At that point I get jaded that legislation is really about our large competitors (hotels, traditional B&B’s) pushing for regulation to raise the barriers to entry.


As they say, “it depends on whose ox is being gored.” If you’re renting out a room, property rights are front & center, no matter what your guests are doing. However, if the guy across the street is making lots of noise, property rights be damned.


These are most definitely the glory days! I own two listings that are full houses, I am booked 90% of the time, and I have been for over 3 years . I make more money than I would if I had a long term renter and I also do not have to worry about someone coming to stay and not paying their rent which seems to happen a lot in Ontario, Canada. The landlord/tenant act favours the tenant and if you have a bad tenant, it takes a lot to get them out. I prefer the short term rental, but I know that it is only a matter of time!

Toronto by-laws are coming down the pipes. My properties are close by in a city called Hamilton, so yes, I feel legislation will come in within 1-2 years from now.

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I live in Toronto and have been involved in talks with the Mayor and City Council (on behalf of Airbnb) regarding the report that was released by the City a few months ago (surprisingly positive and supportive about home sharing/Airbnb).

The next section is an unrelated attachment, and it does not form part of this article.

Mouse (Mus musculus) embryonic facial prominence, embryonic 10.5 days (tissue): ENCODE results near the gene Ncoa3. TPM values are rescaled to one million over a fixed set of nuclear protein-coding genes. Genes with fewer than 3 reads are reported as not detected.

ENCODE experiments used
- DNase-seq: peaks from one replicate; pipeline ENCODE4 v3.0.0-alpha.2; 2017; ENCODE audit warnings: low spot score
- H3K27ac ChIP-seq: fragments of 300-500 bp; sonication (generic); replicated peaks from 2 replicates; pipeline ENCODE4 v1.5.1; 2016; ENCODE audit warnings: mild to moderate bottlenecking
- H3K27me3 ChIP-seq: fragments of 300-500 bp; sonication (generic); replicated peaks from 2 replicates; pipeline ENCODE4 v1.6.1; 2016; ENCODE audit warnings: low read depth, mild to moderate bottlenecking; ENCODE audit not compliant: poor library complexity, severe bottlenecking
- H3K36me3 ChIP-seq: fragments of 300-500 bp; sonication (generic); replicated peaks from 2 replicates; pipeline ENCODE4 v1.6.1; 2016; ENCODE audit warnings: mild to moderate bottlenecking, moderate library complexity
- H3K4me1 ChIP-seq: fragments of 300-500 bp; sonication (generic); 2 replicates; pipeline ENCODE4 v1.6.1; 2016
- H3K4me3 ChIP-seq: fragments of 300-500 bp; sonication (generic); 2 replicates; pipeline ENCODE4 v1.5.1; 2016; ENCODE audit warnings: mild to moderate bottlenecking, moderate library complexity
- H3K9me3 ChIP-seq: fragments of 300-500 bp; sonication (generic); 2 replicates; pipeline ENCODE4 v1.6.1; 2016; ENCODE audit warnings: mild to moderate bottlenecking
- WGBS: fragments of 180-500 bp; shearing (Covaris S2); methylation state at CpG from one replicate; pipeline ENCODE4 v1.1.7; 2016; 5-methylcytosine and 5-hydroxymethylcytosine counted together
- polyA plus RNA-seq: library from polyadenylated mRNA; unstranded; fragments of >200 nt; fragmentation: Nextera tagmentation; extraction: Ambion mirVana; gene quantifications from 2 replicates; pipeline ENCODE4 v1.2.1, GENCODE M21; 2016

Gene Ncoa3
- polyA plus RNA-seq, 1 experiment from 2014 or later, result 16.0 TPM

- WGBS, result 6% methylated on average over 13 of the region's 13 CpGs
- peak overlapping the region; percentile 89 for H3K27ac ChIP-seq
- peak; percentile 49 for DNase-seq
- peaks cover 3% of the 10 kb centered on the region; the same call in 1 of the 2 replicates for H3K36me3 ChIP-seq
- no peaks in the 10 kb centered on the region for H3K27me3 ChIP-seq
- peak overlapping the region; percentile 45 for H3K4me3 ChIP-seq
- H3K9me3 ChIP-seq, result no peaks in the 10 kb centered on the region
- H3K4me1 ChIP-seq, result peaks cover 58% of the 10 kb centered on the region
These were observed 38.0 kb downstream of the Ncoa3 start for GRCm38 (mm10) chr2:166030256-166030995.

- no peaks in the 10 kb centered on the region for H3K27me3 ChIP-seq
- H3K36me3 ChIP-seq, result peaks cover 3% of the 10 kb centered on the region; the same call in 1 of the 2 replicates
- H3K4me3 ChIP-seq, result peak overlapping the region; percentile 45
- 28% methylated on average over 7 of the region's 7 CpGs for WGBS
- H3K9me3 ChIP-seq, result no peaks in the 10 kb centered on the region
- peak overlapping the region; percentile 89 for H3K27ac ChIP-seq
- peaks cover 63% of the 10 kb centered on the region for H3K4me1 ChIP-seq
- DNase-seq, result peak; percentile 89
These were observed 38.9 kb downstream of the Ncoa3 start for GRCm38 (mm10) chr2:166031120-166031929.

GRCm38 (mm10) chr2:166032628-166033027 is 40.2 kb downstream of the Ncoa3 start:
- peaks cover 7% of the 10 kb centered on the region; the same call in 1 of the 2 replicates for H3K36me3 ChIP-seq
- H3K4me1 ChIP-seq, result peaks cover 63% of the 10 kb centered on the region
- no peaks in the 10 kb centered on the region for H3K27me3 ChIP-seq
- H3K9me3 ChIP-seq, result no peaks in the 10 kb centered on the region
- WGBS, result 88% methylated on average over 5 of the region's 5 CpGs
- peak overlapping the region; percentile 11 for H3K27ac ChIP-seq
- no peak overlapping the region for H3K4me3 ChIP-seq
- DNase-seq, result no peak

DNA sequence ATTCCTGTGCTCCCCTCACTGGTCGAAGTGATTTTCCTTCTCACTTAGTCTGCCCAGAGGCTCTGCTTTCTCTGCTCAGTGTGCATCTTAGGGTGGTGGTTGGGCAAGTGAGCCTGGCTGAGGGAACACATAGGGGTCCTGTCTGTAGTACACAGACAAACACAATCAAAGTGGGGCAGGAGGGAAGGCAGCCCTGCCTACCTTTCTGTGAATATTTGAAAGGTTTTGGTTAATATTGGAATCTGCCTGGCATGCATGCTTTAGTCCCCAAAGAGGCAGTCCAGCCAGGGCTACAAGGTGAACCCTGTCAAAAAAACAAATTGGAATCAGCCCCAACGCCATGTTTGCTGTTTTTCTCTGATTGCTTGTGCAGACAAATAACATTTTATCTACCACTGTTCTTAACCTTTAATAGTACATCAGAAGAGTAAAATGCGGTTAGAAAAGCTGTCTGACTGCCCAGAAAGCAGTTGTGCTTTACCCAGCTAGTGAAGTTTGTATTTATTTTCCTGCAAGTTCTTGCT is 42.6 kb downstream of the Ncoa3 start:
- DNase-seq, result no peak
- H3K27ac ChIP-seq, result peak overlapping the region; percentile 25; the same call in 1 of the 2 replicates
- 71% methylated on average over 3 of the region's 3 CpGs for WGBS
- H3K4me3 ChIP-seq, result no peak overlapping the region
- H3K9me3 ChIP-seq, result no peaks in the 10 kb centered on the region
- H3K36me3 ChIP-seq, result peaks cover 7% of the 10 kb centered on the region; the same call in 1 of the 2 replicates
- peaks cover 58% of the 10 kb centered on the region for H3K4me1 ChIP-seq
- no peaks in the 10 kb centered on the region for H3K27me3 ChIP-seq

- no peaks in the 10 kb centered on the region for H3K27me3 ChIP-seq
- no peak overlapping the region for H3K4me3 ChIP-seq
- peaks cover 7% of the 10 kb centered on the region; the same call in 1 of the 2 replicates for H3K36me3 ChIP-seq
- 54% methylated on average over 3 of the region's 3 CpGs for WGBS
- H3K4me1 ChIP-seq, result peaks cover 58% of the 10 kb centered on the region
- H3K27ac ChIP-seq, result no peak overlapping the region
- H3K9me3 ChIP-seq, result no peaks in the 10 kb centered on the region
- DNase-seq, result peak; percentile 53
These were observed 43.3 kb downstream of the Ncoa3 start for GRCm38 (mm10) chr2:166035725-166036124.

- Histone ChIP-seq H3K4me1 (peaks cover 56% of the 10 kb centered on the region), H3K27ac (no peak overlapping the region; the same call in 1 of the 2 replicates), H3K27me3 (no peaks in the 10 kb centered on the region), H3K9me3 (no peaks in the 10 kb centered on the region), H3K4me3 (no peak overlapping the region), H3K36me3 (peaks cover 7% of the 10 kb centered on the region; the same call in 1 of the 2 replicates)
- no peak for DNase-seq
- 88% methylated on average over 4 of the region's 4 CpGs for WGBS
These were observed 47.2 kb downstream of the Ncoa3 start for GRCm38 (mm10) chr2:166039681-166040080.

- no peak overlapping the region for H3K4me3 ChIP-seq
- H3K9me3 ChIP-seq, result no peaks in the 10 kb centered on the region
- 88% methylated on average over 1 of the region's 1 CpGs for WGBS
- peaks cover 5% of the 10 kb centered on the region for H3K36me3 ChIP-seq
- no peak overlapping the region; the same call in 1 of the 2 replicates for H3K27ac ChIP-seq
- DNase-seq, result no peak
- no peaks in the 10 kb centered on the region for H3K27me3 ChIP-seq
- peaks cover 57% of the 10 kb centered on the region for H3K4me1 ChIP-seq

There’s supposed to be a new report coming out before the end of the year (based on more recent round table discussions). I, too, feel that these are the “glory days” of Airbnb.

I don’t have a problem having to be licensed/registered and paying a fee for that (that is realistic). I feel that may weed out any unsavoury hosts whose places may not be safe/legal etc. This is what is likely going to happen once that new report is released. But you never know.